Elizabeth Garrett Anderson is regarded as England’s first female doctor; a pioneer in educating women in medicine; a strong supporter of women’s suffrage and opportunities in higher education, as well as being the first woman in England elected as mayor. It is fitting that the Conway Stewart company pays homage to this great respected British female.
Elizabeth was born into a large family living in Whitechapel, London in 1836. Her mother was Louise Dunnell and her father Newson Garrett. During her childhood her father became a successful businessman, enabling him to finance a strong education for his children.
It was automatically thought that she would marry into an affluent family after she finished school, but she was a very strong independent woman, with ideas of her own. Elizabeth strove to pursue a career for herself and this passion grew stronger after she met with the English feminist Emily Davies (at the time campaigning bitterly for women’s rights to university access), and a few years later Elizabeth Brack well (the first first American woman physician). These associates convinced Elizabeth to consider becoming a female doctor, something unheard of in Britain during the 19th century.
Elizabeth was denied entry to medical schools in Britain because she was a female. Her perseverance stood her in good stead, and she looked for other methods to achieve her goal. She enrolled as a nursing student at Middle sex Hospital and attended classes intended for male doctors, but she was barred after complaints from other male students.
Elizabeth discovered that the Society of Apothecaries did not specifically forbid women from taking their examinations, and in 1865 she passed their exams and gained a certificate which enabled her to become a doctor. This entitled her to have her name entered on the medical register, the first British woman to do so. Soon after, the Society changed the system to prevent other women from entering the profession in this manner.
Elizabeth’s goal was to establish a hospital for women staffed by women and in 1866 she was appointed general medical attendant to St Mary’s Dispensary, a London institution to enable poor women obtain medical help from female qualified practitioners. In 1870, she was appointed a visiting physician to the East London Hospital and the following year she married James Anderson, a financial adviser to the East London Hospital. Elizabeth chose not to take on Anderson’s name, and referred herself as Elizabeth Garret Anderson.
However, still headstrong and determined to obtain a medical degree, Elizabeth taught herself French so she could study at the University of Paris. Even after passing all of the required exams to graduate with a degree, the British Medical Register refused at that time to recognise her Doctor of Medicine degree.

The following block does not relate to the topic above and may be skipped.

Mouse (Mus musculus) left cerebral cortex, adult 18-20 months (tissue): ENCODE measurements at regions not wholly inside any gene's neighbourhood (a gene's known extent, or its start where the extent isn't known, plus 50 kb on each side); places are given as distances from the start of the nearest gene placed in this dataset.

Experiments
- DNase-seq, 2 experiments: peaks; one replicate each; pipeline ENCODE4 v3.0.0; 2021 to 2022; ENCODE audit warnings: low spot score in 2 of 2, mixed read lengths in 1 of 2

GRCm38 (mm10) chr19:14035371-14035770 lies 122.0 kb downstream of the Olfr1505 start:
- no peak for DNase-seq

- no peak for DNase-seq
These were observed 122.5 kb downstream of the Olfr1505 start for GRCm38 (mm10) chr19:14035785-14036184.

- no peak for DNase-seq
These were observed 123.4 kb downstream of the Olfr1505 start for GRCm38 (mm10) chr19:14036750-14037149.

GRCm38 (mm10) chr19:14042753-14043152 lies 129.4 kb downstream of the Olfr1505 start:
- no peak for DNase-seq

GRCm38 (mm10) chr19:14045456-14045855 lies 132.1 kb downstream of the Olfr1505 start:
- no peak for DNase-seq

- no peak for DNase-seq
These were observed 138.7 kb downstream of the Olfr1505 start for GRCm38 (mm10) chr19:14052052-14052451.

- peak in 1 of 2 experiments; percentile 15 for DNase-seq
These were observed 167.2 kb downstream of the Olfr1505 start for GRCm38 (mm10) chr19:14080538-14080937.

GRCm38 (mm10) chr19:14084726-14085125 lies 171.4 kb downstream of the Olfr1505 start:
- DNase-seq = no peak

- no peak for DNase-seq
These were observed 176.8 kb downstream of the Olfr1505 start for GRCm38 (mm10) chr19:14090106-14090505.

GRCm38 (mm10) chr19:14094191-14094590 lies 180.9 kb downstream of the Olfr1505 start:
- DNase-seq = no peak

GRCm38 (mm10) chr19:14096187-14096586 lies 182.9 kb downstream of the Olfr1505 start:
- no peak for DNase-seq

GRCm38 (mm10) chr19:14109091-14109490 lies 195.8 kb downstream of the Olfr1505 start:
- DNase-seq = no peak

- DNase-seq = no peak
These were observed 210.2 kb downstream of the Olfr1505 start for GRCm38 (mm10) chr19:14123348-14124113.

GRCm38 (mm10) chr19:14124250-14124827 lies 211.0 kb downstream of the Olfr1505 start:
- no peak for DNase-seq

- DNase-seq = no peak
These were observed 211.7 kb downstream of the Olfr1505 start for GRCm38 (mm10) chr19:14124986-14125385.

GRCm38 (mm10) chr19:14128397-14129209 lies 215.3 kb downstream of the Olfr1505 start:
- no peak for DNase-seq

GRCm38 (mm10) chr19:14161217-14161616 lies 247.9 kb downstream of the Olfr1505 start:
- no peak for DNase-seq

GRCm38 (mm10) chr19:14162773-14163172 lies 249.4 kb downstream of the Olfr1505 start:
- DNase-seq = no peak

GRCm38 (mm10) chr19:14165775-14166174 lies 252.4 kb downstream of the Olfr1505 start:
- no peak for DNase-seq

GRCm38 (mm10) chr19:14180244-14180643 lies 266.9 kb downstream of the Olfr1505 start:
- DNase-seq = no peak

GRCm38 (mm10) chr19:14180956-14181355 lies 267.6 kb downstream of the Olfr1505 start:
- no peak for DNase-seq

In 1873 Elizabeth gained membership of the British Medical Association and remained the only woman member for 19 years, due to the Association’s vote against the admission of further women. Her determination paved the way for other women, and in 1876 an Act of Parliament was passed permitting women to enter the medical professions.
In 1883 Elizabeth was appointed dean of the London School of Medicine for Women, which she had helped to found in 1874, and oversaw its expansion.
In 1902, Elizabeth retired to Aldeburgh on the Suffolk coast but chose to continue her interest in politics. In 1908 she became the first female mayor in England.
The Elizabeth Garrett Anderson pen is from Conway Stewart’s Elegance range. Each pen from this range has a distinct design and is produced to the highest standards of English craftsmanship.
Sleek and subtly curvaceous, this series looks fondly back to Conway Stewart’s Golden Age of fountain pen production for inspiration. It is an extremely versatile pen, ideal for every occasion. Large enough to possess a commanding presence, yet not so outsized as to be unwieldy in either the hand or the pocket. Truly the “Best of both worlds”.
Lovingly constructed of hallmarked solid sterling silver, the Elizabeth Garrett Anderson pen has been designed in the style of Fabergé, with a highly detailed guilloche fox-head pattern engraved on the cap and body. It is skilfully covered with vibrant bonded enamel in a delicate shade of lavender. This exquisite pen shows all the characteristics necessary for becoming a modern design classic.
Our use of a solid sterling silver section leaves the Elizabeth Garrett Anderson perfectly balanced. With the weight of the pen centred low in the hand, writing with this pen becomes a pleasure.
The Elizabeth Garrett Anderson edition is mounted with our large rhodium plated, iridium tipped 18 carat solid gold nib in a choice of eight different grades and utilises the popular converter cartridge filling mechanism.